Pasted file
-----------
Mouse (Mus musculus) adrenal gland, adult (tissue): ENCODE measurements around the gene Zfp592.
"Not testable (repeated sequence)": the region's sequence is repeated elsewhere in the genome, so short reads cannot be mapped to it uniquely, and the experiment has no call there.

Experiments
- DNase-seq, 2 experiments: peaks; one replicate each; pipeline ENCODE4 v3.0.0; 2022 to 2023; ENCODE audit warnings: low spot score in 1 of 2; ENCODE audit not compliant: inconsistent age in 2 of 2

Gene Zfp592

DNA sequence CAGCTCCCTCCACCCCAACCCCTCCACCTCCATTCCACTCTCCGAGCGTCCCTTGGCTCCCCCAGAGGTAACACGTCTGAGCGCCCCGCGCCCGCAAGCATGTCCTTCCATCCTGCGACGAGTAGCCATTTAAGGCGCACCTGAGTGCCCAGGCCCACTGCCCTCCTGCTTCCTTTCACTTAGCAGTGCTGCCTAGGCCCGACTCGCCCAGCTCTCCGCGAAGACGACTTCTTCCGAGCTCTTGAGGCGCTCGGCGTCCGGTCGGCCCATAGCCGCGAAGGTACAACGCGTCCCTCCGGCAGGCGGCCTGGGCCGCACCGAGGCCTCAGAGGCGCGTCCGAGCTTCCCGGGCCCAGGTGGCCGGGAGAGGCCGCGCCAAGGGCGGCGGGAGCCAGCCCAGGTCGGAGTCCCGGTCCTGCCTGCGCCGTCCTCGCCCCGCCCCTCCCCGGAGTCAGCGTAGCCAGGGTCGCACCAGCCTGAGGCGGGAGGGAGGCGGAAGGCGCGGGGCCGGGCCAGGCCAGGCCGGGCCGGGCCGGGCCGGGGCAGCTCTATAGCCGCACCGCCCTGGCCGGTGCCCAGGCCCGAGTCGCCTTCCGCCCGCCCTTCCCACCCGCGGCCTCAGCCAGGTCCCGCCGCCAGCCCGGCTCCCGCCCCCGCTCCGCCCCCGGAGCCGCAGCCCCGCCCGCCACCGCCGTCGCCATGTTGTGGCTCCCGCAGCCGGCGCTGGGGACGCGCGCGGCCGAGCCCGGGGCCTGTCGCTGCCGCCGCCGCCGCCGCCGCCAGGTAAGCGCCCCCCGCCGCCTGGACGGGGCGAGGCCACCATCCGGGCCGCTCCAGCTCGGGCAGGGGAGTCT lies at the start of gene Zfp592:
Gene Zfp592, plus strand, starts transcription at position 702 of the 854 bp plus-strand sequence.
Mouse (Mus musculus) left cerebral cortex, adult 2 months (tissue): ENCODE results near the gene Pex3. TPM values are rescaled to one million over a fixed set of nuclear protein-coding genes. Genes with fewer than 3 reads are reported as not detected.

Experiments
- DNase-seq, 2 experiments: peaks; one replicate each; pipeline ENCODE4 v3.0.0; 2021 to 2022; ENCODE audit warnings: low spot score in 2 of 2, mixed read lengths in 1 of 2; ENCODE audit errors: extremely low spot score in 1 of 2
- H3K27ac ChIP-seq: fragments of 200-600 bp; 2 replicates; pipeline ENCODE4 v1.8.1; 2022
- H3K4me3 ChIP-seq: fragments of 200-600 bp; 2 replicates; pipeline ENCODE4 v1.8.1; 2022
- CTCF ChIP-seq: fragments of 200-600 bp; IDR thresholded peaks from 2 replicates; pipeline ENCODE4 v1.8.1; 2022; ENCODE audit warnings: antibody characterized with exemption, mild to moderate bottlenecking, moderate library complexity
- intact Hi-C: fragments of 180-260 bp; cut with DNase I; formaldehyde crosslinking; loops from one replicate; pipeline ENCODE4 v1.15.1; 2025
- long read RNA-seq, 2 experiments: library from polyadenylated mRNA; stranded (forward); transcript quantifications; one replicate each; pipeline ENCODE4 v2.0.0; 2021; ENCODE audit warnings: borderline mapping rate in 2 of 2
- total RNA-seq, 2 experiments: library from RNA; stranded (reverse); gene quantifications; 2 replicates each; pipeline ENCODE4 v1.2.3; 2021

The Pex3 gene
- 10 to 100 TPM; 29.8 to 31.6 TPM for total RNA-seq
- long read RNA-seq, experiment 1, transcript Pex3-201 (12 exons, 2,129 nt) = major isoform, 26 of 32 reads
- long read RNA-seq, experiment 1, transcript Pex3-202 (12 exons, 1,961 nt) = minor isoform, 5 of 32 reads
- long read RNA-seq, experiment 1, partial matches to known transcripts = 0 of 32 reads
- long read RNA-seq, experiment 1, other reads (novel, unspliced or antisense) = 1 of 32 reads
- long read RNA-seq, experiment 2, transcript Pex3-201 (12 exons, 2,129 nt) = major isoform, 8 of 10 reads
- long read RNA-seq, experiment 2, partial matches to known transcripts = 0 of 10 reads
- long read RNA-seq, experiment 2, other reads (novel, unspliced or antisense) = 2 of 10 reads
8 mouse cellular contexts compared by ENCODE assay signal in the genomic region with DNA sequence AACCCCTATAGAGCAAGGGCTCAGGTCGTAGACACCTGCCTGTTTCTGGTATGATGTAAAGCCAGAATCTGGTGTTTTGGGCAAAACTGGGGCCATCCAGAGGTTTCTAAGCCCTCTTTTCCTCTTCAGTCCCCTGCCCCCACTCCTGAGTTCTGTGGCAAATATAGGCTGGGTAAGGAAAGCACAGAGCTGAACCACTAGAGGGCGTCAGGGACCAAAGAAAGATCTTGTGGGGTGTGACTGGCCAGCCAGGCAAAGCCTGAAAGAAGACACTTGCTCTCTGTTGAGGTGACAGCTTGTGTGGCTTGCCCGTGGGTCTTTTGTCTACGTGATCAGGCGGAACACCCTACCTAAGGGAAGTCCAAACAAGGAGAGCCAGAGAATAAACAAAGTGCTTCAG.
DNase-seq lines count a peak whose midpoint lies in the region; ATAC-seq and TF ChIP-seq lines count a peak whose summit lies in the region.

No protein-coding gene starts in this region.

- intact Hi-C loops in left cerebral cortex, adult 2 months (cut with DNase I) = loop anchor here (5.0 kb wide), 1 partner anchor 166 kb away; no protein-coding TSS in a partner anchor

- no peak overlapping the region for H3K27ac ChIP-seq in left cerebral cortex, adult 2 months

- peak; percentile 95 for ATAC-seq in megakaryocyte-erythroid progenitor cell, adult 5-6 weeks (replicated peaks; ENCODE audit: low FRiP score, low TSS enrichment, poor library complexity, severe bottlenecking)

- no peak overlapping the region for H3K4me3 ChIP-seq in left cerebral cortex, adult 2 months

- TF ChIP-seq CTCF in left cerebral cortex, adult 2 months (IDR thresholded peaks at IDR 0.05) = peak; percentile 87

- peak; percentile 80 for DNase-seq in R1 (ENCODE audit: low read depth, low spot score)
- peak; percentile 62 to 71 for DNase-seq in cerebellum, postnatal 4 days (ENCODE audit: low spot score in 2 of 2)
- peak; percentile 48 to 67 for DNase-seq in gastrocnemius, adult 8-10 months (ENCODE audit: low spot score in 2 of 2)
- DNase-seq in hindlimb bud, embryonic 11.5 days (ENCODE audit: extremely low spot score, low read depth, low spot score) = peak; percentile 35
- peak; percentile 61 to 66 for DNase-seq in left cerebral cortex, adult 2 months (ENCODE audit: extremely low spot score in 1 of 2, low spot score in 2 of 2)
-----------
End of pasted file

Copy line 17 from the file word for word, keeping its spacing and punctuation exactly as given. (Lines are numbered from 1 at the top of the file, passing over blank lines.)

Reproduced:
The Pex3 gene